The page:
Traditionally, researchers of American identity have mostly focused on only two components of American identity: liberalism (America as a land of freedom and opportunity) and ethnoculturalism (America as a nation of white Protestants).
In recent years additional dimensions of American identity have been considered. Two newly overlooked elements of American identity are civil republicanism (America as a vibrant participatory democracy with dutiful citizens) and incorporationalism (America as a diverse nation of immigrants).
The content of American identity: Rooted in liberalism
Recent scholarship has identified complex and often competing components of American identity that are rooted in the widely accepted liberal tradition, civic republican tradition, the contested ethnocultural tradition, and the equally contested incorporationist tradition. This perspective has been termed the "multiple tradition" or multiple conceptions model of the content of American identity.
Liberalism, in short, is the image of America that comes most easily to mind when people think about what it means to be American and is widely seen as the defining essence of American political culture. It stresses minimal government intervention in private life and promotes economic and political freedoms along with equality of opportunity.
Ethnoculturalism has also been a defining element of American identity. It sets boundaries on group membership. In its extreme, ethnoculturalism maintains that Americans are white, English-speaking Protestants of northern European ancestry. Over time this tradition has been discredited, but it is far from breathing its last breath.
Civic republicanism emphasizes the responsibilities, rather than the rights of citizenship. It advances the notion that the well being of the community is more than just the sum of individualistic pursuits of private gain. Rather, a vibrant self-governing community needs individual members to act on its behalf. In his view, we should all be involved in social and political life and pursue ends that serve the public good. As Tocqueville noted, pursuing the public good engenders pride and patriotism, which further motivate people to "labor for the good of the state".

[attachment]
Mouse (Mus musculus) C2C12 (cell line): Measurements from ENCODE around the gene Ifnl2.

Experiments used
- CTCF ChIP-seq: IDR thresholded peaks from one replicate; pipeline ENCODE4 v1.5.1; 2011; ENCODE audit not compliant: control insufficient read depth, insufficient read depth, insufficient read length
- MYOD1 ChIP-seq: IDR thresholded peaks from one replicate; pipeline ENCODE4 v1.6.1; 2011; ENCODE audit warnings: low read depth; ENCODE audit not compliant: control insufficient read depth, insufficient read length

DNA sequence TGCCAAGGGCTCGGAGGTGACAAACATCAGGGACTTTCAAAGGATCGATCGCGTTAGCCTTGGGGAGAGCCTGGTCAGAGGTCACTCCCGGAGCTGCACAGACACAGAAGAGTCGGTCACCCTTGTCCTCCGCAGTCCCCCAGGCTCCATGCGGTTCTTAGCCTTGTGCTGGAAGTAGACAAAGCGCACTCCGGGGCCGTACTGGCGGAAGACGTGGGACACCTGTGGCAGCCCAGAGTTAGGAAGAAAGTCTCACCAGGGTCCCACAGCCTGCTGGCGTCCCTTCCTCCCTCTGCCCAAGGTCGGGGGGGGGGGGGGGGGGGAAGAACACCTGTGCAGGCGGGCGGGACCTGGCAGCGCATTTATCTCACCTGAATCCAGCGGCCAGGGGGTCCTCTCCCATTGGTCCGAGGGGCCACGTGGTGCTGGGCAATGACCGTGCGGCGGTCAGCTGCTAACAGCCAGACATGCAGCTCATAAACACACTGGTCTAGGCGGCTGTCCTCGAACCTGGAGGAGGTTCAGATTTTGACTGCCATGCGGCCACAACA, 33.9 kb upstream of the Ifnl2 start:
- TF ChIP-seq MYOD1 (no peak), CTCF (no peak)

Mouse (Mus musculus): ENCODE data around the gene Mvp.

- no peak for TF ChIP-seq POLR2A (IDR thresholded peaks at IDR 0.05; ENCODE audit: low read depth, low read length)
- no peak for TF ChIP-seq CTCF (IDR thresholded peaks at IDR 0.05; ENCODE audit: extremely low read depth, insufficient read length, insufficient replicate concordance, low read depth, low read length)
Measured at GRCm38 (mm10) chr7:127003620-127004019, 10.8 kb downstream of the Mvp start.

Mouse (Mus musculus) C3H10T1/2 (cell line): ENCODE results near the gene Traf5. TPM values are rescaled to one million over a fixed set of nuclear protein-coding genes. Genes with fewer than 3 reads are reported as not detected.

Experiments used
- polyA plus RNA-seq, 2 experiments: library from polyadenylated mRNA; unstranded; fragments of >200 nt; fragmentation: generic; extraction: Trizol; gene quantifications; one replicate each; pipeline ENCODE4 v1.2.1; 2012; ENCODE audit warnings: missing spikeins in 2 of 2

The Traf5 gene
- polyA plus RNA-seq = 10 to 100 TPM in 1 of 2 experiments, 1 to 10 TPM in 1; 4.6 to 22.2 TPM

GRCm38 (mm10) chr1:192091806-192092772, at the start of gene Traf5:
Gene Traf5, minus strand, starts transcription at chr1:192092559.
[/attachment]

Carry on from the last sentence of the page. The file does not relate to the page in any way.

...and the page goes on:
Incorporationalism is a more recent tradition to the set of norms that constitute the content of American identity. The seeds of this tradition were planted nearly a century ago with cultural pluralism, and only in the past few decades have both elites and citizens come to endorse this notion that America's unique identity is grounded in its immigrant legacy and in its ability to convert the challenges immigration brings into thriving strengths. Ethnoculturalism continues to exist, but it does so alongside an incorporationist challenge that has grown stronger over the years due to many factors, including rights-based movements of the 60s and 70s and the political incorporation of immigrants and their descendents.
The simplicity of incorporationism - the idea that the United States is a nation of immigrants - belies complex beliefs about the balance between unity and diversity. While there are people who advocate one extreme of complete assimilation and others reject the premise of assimilation altogether, most Americans do not fall at these extremes. Incorporationism celebrates Americans ability both to assimilate and maintain difference.
The above mentioned elements can make the concept of American Identity which can be studied and measured each separately and widely.